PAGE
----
Note that, in particular, the linear ordinary differential equation (17) can be solved using an exponential and thus we have
(18) 
where is the matrix of . The following proposition summarize some elementary properties of these Hamiltonians flows that will be used all along this paper.
Proposition 3.1.
Let be some quadratic forms on and then the following properties holds

, ,

,

, .
Usually, in this context, the second property is usually called Noether’s theorem because it is also equivalent to have for all . Proofs of these properties can be found, for example, in a nonlinear context, in [20].
The following classical lemma (whose proof is recalled in the subsection 5.2 of the Appendix) links naturally the two previous definitions.
Lemma 3.1.
If is a quadratic form on such that is nonnegative on then
The following theorem, proved by Hörmander in [22] (Thm 5.12 and Prop 5.9), is the main tool we use to realize exact splittings.
Theorem 3.1 (Hörmander [22]).
There exists a monoid morphism
where and is the unit ball of , the space of the bounded operators acting on . Furthermore, if is a quadratic form on such that is nonnegative on then
In [22], is defined through an explicit but heavy formula that is not relevant for us here. An operator of the form with is called a Fourier Integral Operators. It provides a natural way to transform an exact splitting at the level of the linear ordinary differential equations into an exact splitting at the level of the semigroups generated by quadratic differential operators (up to an argument of continuity to remove the uncertainty of sign).
To the best of our knowledge, the idea to use the Fourier integral operators to get an exact splitting has been introduced by Paul Alphonse and the author in [3]. We aimed at characterizing the regularizing effects of the semigroups generated by quadratic differential operator. Our splitting provides a quite explicit representation of the polar decomposition of this semigroup. Note that it is the decomposition we would get applying Theorem 2.1 and Theorem 3.1 with , and .
In order to give a corollary of Theorem 3.1 adapted to get exact splitting for semigroups generated by inhomogeneous quadratic differential operators, we have to introduce a last elementary notation. If is a polynomial of degree or less that we write in coordinates as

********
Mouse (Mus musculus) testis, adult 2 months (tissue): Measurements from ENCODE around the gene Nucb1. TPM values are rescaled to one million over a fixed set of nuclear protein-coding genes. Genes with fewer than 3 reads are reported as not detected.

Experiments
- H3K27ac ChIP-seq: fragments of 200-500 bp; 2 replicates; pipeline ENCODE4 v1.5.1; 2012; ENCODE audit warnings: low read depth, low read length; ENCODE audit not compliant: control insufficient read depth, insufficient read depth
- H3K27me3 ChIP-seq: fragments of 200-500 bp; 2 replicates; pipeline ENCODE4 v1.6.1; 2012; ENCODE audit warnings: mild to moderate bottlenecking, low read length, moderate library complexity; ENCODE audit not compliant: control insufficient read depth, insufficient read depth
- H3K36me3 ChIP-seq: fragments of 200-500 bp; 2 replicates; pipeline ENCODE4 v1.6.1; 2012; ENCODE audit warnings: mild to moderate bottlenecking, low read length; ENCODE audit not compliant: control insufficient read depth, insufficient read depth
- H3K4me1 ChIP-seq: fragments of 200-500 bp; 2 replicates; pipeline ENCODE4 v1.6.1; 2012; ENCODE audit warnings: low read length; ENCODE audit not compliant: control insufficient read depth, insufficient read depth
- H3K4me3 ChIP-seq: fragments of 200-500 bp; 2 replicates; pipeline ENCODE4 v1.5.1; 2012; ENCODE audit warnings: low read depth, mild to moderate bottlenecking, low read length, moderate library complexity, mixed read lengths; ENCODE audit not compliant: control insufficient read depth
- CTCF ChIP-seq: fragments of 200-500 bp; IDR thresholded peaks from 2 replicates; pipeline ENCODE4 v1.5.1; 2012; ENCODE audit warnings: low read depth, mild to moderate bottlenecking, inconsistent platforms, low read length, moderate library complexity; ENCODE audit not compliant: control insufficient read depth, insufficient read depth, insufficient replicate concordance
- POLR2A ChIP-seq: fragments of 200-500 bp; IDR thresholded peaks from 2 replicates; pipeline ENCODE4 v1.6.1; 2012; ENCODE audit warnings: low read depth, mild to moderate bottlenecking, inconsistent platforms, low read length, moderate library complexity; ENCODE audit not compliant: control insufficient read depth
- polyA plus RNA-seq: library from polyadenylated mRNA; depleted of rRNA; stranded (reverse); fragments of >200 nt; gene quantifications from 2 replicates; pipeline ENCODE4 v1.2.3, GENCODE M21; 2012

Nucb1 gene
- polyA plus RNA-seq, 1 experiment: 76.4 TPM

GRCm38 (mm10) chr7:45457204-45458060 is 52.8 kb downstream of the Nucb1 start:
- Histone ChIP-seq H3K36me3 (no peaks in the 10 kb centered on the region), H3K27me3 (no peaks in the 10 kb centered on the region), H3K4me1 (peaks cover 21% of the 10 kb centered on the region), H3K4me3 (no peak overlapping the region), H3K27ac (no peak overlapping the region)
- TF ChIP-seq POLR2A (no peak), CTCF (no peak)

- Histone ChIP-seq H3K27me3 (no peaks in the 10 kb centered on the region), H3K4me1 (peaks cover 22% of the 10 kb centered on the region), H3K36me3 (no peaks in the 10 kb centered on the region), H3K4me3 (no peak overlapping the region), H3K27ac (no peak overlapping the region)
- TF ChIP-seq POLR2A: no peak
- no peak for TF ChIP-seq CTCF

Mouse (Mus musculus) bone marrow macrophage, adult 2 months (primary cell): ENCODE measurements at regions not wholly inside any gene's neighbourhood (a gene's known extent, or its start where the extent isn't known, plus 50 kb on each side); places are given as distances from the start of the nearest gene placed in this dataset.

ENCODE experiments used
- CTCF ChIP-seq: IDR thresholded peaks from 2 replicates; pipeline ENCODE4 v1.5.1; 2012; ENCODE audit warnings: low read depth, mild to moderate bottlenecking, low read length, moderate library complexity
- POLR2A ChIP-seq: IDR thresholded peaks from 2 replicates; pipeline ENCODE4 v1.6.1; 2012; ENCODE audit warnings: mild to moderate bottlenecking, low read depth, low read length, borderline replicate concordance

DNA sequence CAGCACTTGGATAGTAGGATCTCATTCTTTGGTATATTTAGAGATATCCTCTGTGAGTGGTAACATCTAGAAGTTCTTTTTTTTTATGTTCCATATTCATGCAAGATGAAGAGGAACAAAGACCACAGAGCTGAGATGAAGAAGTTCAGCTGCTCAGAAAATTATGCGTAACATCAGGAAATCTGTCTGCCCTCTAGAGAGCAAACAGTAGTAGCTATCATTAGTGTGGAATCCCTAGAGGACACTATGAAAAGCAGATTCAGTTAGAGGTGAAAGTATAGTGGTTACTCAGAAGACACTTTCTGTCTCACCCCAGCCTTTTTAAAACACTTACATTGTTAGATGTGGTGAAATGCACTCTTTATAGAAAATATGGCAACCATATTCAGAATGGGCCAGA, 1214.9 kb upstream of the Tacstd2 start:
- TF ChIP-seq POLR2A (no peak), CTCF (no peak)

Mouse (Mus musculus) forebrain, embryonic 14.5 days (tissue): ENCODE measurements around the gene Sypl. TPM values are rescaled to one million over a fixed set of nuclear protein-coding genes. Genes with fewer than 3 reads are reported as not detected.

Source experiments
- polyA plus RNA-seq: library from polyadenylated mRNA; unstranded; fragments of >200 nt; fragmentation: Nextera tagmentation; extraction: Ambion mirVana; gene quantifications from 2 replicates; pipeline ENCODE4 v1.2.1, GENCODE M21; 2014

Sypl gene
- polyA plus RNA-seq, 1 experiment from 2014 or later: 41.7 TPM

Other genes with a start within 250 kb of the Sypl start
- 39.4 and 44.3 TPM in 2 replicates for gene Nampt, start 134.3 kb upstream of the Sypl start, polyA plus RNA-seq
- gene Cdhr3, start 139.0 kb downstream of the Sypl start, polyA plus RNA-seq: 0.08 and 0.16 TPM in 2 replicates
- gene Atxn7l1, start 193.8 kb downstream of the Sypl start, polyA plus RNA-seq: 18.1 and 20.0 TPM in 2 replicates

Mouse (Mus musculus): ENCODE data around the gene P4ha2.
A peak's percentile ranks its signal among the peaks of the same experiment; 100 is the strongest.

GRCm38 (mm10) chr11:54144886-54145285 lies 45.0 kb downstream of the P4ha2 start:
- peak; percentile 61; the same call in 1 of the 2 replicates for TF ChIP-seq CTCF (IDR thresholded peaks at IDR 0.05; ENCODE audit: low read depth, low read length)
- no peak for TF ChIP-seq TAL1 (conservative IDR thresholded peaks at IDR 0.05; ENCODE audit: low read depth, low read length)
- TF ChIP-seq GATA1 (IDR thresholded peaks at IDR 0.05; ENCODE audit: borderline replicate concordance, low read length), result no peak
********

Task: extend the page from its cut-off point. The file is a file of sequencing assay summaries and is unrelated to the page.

where , , and , then is the complex quadratic form defined by
Proposition 3.2.
Let be some polynomials of degree or less depending continuously on for some , whose real part is uniformly bounded by below on and satisfying
(19) 
then we have
(20) 
The proof is given at the end of this section. Let us mention that this proposition is also a corollary of the Theorem 2.3 of [30]. Note that if the polynomials are homogeneous (i.e. if they are some quadratic forms) then the can be removed. Furthermore, as a corollary of the proof, if we do not assume that the polynomials are uniformly bounded by below and that the polynomials depend continuously on , then (20) is still valid up to an uncertainty of sign.
It may also be interesting to have exact splittings to compute evolution operators generated by nonautonomous inhomogeneous quadratic differential operators (like it is done for the nonautonomous linear magnetic Schrödinger equations in [6]). Here, we chose for conciseness to do not consider the nonautonomous case. Nevertheless, let us mention that it would be possible to generalize Proposition 3.2 to deal with nonautonomous equations using the generalization of the Theorem 3.1 proven in [27]. With such a generalization, the exponential of matrices become naturally the solutions of nonautonomous linear ordinary differential equations (which can be studied similarly using Magnus expansions, see [20]).
In order to illustrate Proposition 3.2, let us give an elementary application. (Section 4 being devoted to more sophisticated applications). Indeed, the formula (15) used to compute rotations can clearly be extended analytically for where . Since, up to a transposition, this formula can be written as